Understanding Vulvar Cancer
- It was Christmas 2020 when Ann Heslin, 44, was hospitalized for Covid-19. She ended up with a vulvar cancer diagnosis.
- Her cancer diagnosis came after she questioned her doctor’s initial diagnosis of a sexually transmitted disease due to lesions that appeared on her genitals, highlighting the importance of advocating for yourself.
- It turned out that the lesions developed into vulvar cancer, and the type of vulvar cancer she had was squamous cell carcinoma; most cancers of the vulva are squamous cell carcinomas.
She is sharing her story now to highlight the importance of advocating for yourself in the medical world; no one knows your body better than you.Read More
Heslin’s Vulvar Cancer Diagnosis
Days after she received her first shot of the Covid vaccine in December 2020, Heslin became very ill. It turned out that she, in fact, had Covid; It took a month for her to fully recover.
“When they (doctors) came into the treatment room (with) all their PPE on, I blacked out briefly for a moment. I just cried,” Heslin tells the New Orleans, La.-based television station.
Once she had recovered from Covid, a different health concern popped up; this time, it was skin lesions on her genitals. Heslin was told it was just an STD, but she was not convinced.
“Nothing was working, so after a couple of weeks of just being in so much pain in the beginning of March, I could no longer walk,” she says, remembering her condition.
She challenged her STD diagnosis, and ultimately, she was right.
Heslin’s father died years ago after a battle with skin cancer in his sinus cavity; the cancer was squamous cell carcinoma, which is the second most common form of skin cancer. The abnormal and accelerated growth of the body’s squamous cells is what characterizes this cancer.
In the past, Heslin says that she has had skin cancer removed; she knew she was at a higher risk of developing cancer because of her dad’s history with the disease. However, around the time she fell ill with Covid-19, she developed a skin condition called lichen sclerosus.
Lichen sclerosus is a chronic skin condition that causes irritated skin around external genitalia such as the vulva, typically in the form of white patches where the skin becomes thin, wrinkled and extremely sensitive, according to the National Women’s Health Network. This condition mainly affects postmenopausal women, although premenopausal women and men can still develop lichen sclerosus.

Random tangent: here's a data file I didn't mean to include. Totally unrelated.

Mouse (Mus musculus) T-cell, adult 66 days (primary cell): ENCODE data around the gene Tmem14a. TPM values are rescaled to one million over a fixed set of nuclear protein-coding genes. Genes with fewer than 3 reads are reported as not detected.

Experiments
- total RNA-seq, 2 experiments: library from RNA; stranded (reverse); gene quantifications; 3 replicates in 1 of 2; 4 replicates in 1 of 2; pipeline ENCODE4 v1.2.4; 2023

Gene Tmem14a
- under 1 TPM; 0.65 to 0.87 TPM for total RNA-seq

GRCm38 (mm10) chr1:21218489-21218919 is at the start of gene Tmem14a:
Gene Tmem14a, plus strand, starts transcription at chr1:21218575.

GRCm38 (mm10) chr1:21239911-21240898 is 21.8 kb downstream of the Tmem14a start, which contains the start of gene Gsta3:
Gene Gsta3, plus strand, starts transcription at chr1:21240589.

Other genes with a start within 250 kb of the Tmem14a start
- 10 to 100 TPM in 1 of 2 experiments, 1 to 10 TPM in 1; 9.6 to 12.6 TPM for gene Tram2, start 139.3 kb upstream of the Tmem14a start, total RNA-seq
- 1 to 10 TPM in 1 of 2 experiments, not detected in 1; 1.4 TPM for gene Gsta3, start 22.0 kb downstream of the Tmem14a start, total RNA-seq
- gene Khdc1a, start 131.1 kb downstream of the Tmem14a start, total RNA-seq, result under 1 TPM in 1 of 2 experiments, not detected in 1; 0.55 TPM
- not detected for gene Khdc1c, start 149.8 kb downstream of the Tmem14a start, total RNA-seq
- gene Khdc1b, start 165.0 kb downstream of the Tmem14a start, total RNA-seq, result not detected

The NWHN reports that in some cases, lichen sclerosus can lead to cancer; about 4% of women with the condition have been reported to develop vulvar cancer, and Heslin was in that 4%.
It turned out that the lesions on her genitals developed into vulvar cancer, and the type of vulvar cancer she had was squamous cell carcinoma, just like her father. According to the American Cancer Society, most cancers of the vulva are squamous cell carcinomas. In the United States, women have a 1 in 333 chance of developing vulvar cancer at some point during their life.
“Reproductive cancer is something we really don’t talk about that much,” she adds. “It means that I will not be able to have children, because of all the radiation that I endured, but it means I’m going to live.”
“The biopsy results showed that this tumor that I had removed had been growing underneath the second or third layer of my skin since probably the summer of 2019,” Heslin tells the television station.
The Importance of Advocating for Yourself
Being your own advocate — as Heslin was when she challenged her STD diagnosis — is always important when it comes to cancer care. And by doing so, you can make sure that your doctor sees you as an individual.
“One of the biggest things that I did from the very beginning was asking the right questions,” Alex Echols, a patient advocate and lymphoma survivor, tells SurvivorNet. “It’s our lives on the line.”
He credits these questions with making sure that doctors took him seriously and viewed him as a partner in his treatment.
Heslin has a similar message when it comes to her vulvar cancer diagnosis and experience. She also has some words of inspiration: “You can beat cancer and don’t be afraid. Just face it with courage every day, even on the hard days, and you will get through it.”